RANDOLPH TURPIN, despite a long and colourful career, is best remembered today for his two encounters with Sugar Ray Robinson, both of which took place in 1951. His victory over the outstanding American was an epic achievement. More recently there have been other similar performances involving a British fighter against a genuine world-class opponent, John H Stracey’s victory over Jose Napoles in Mexico City for the world welterweight title in 1975, Lloyd Honeyghan crushing Don Curry in Atlantic City in 1986, Joe Calzaghe’s masterclass against Jeff Lacy in Manchester in 2006 and, nine years later, Tyson Fury’s win over Wladimir Klitschko. Turpin’s achievement, perhaps, is the best of them all.
It is easy to forget that at the time of this upset, Randolph Turpin was the number one challenger for Robinson’s title, and he had earned his position the hard way. Randy won the senior ABA title in June 1945 as a 17-year-old, having won the ABA Youth title only three months beforehand. As a pro he had won the British and European middleweight titles, and the two losses on his record were perfect learning fights. He went on to beat both men in rematches, Albert Finch for the British title, and Jean Stock for the European. That’s how you avenge a loss.
The editor of the Ring, Nat Fleischer, was scathing in his assessment of Turpin. In response to some British scribes who were upbeat about his chances, he stated that, “Turpin has never met a Robinson. The brilliant Ray who stopped Kid Marcel in the fifth, is the Robinson who in my opinion will face the British champion and stop him. Ray can do everything that Turpin can, but a little better. I’ve seen Turpin three times and he has yet to impress me as the great fighter the British think they have in him.”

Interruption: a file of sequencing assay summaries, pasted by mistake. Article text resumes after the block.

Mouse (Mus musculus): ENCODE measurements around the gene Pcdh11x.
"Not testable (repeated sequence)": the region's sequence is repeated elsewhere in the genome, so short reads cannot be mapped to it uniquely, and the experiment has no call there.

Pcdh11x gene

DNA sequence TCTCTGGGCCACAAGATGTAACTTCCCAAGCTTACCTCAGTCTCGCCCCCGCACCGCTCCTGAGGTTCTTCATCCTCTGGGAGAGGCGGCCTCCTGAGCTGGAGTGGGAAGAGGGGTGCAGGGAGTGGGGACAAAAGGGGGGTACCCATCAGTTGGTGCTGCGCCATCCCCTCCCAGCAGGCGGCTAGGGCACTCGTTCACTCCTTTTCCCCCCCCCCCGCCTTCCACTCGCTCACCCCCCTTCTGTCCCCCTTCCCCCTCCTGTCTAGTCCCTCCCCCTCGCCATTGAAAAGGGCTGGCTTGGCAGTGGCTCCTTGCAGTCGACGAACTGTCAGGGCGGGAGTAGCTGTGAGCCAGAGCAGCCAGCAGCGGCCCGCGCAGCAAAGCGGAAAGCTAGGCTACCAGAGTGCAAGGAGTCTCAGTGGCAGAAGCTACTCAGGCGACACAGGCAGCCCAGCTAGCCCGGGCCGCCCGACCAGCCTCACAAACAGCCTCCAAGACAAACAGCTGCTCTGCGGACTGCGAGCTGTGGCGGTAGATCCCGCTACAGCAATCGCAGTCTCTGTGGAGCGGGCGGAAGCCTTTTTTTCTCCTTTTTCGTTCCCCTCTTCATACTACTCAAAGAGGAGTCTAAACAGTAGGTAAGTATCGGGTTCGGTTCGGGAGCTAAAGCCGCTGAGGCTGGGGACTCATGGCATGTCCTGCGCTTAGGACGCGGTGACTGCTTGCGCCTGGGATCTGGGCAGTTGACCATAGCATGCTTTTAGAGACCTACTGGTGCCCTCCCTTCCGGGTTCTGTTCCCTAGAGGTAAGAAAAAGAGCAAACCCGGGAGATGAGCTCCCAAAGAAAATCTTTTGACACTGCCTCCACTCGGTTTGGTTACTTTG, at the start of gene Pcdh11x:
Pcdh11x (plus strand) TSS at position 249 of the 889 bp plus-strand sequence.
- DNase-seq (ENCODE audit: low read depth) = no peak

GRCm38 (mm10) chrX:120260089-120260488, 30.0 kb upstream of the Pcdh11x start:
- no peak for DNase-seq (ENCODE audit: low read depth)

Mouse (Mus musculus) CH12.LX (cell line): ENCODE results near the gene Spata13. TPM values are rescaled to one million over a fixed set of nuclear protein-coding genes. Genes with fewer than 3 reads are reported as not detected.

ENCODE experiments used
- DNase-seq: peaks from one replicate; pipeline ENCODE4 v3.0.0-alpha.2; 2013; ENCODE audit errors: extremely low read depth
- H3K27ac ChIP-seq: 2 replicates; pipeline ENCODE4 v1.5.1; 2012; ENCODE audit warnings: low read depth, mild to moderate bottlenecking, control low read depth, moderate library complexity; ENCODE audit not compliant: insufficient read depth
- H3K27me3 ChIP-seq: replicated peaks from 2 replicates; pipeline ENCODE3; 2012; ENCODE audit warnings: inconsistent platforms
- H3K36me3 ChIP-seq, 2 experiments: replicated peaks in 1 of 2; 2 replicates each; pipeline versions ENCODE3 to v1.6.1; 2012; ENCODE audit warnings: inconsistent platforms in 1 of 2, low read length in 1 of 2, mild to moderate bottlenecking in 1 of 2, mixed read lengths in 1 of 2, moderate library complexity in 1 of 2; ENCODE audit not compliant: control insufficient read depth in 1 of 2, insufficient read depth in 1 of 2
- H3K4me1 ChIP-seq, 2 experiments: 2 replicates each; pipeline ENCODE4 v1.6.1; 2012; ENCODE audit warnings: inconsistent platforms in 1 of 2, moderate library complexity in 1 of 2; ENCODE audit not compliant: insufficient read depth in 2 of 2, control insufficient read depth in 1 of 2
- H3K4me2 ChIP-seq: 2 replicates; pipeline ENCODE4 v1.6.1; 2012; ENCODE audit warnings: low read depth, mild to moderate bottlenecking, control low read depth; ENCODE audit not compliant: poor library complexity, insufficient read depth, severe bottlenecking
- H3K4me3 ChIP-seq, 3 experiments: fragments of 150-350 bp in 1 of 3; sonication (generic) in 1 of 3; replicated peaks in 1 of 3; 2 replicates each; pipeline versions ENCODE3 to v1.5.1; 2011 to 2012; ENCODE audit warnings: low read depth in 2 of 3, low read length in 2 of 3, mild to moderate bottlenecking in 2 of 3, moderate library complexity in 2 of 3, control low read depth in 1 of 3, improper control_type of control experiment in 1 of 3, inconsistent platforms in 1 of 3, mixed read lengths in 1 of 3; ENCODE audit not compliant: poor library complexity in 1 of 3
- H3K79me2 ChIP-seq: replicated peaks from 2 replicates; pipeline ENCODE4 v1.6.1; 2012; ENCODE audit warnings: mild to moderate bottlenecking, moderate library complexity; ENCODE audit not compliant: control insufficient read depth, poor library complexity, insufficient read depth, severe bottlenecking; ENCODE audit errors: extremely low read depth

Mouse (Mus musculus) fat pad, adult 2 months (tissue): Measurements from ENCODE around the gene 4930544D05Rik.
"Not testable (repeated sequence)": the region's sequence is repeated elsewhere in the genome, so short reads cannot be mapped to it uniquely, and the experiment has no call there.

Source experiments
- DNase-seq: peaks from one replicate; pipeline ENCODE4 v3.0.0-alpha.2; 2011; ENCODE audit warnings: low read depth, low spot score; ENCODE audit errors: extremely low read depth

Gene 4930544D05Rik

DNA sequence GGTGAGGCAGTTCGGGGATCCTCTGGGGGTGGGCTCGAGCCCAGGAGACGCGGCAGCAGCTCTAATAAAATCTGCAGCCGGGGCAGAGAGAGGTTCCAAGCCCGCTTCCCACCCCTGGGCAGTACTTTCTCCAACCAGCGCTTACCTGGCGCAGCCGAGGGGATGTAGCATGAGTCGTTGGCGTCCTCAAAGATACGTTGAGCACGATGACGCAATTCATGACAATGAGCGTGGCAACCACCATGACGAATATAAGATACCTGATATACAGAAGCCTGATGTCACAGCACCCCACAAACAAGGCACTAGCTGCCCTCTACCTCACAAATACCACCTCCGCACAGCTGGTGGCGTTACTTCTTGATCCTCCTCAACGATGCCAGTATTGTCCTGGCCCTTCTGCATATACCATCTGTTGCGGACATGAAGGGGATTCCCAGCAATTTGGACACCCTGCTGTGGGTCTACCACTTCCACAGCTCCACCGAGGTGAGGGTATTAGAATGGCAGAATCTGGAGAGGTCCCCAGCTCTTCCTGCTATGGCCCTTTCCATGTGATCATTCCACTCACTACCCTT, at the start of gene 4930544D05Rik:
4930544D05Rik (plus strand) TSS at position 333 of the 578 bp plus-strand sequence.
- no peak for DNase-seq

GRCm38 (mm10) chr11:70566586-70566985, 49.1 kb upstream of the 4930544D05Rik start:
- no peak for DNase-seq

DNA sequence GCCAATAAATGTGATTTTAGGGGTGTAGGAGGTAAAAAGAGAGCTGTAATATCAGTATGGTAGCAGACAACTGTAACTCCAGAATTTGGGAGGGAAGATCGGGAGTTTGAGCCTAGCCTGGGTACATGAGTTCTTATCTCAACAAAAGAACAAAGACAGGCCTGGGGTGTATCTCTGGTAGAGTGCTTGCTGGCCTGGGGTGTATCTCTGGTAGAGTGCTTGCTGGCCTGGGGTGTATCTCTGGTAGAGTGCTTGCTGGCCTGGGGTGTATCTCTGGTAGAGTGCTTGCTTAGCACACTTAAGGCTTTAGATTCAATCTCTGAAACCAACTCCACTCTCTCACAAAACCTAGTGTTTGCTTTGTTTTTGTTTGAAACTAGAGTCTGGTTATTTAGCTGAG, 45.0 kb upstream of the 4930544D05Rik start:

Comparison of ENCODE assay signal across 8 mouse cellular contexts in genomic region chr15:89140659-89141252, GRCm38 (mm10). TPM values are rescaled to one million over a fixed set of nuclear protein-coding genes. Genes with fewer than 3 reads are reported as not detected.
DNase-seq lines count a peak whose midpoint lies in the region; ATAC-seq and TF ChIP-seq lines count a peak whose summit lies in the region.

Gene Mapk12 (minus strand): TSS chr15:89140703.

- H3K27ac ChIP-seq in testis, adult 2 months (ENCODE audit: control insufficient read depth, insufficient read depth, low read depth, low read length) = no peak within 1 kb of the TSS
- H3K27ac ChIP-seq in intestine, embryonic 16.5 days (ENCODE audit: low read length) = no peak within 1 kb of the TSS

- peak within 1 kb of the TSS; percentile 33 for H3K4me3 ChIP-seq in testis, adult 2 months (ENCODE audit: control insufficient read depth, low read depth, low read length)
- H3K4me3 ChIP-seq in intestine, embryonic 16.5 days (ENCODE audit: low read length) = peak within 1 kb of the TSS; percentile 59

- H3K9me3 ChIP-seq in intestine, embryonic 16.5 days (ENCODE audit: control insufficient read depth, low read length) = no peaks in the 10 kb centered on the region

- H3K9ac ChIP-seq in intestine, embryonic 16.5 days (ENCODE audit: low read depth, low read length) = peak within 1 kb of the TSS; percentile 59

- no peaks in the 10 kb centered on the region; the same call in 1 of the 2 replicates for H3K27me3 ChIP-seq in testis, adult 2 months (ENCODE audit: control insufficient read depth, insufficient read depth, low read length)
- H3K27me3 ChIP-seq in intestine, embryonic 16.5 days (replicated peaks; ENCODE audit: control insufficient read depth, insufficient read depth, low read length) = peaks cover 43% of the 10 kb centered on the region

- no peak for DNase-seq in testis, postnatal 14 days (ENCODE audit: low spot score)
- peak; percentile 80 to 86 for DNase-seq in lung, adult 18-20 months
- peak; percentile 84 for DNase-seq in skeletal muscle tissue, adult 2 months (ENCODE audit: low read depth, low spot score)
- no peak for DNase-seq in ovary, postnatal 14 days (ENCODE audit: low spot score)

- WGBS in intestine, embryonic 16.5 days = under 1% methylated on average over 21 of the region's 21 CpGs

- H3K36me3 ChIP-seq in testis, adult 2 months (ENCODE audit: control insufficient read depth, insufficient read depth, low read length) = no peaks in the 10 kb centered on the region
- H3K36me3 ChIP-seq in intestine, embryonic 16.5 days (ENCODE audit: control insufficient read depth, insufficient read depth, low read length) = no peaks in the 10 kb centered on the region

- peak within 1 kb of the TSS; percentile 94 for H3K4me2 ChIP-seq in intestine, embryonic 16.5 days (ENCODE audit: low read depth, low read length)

Sugar Ray was also unimpressed by the Britisher. It has long been claimed that he did not properly train for the contest, and that he took his man lightly. The first contest took place that Earls Court on 10 July 1951 and during the six weeks immediately prior to the bout Ray had fought six times. All these contests were 10-round non-title affairs, and they all took place in Europe. The most recent of them occurred only nine days before his title defence against Turpin. One cannot imagine such a thing happening today. Robinson clearly did not train specifically to beat Turpin, he did not go into camp to properly prepare as fighters do today, instead he relied on his match fitness and his overall ability to do the trick.
He arrived in London with his wife on July 4, only six days before the fight, and he did so in a blaze of publicity. Arriving at Victoria Station after travelling from Paris by the boat train, he was immediately whisked off to Stoke Poges golf club for some publicity shots, and doesn’t he look the part? He was always an elegant man, and an exceptional dancer. Meanwhile, Turpin was down at his training quarters at Gwrych Castle, Abergele, on the North-West coast of Wales, and he was working extremely hard, preparing for his big chance.
On the night 18,000 people saw Turpin waltz to victory. At the end of 15 rounds there could only be one winner and when referee Eugene Henderson, the sole scorer of the contest, raised Turpin’s hand the place went mad. BN wrote that “Turpin had seen to it that he was superbly fit, he had well planned his campaign. It did not take him long to realise that Robinson could be hit and hurt, that he could take the champion’s best punches unflinchingly, that he could out-guess and outbox him.”
In the return, at New York three months later, a fully prepared Robinson stopped Turpin to regain his title, but who can begrudge Randolph his wonderful win in their first encounter, against the best pound-for-pound fighter that ever lived.